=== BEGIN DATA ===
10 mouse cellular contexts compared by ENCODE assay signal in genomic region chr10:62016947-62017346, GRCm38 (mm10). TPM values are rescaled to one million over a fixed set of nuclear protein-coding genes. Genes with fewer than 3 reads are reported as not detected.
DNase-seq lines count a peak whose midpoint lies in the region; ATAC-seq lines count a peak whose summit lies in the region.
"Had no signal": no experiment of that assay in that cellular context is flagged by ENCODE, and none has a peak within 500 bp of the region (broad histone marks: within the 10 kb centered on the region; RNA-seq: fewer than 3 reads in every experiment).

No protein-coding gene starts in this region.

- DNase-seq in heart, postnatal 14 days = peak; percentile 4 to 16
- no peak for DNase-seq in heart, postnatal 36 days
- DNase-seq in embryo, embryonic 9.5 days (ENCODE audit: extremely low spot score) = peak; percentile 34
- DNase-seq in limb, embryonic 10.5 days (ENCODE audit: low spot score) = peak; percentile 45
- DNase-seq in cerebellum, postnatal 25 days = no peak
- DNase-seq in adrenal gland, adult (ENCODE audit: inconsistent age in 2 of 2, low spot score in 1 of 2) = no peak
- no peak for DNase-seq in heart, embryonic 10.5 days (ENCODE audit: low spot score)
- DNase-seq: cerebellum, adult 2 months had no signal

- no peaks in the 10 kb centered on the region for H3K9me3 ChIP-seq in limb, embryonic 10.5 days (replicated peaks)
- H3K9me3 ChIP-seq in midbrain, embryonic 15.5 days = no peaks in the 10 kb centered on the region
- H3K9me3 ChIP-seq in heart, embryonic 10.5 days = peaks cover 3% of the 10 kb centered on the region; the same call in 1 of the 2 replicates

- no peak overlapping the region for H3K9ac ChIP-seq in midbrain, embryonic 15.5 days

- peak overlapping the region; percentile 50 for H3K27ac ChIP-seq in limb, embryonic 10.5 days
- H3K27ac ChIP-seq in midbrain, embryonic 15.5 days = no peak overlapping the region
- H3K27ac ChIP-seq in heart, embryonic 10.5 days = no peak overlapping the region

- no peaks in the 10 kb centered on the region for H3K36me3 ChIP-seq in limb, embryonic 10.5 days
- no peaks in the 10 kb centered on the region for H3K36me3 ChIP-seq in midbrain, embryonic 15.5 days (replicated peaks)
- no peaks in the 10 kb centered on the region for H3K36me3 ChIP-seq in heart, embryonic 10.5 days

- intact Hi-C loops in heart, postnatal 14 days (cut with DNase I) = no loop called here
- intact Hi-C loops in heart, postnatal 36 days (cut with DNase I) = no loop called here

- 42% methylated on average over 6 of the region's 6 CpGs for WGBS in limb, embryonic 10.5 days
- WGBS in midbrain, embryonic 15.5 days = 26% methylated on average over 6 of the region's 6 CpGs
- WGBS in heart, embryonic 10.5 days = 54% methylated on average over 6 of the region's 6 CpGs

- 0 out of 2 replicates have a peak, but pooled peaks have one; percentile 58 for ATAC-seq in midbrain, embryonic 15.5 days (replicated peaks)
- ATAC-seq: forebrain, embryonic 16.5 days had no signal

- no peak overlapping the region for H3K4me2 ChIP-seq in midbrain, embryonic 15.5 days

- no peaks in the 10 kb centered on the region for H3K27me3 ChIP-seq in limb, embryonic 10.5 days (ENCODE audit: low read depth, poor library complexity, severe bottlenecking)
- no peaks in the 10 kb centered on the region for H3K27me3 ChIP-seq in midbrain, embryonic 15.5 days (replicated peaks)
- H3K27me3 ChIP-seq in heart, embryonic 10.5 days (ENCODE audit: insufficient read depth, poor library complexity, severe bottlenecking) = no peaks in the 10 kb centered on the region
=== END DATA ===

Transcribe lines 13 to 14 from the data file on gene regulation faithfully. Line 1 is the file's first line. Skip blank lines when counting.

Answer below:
- no peaks in the 10 kb centered on the region for H3K9me3 ChIP-seq in limb, embryonic 10.5 days (replicated peaks)
- H3K9me3 ChIP-seq in midbrain, embryonic 15.5 days = no peaks in the 10 kb centered on the region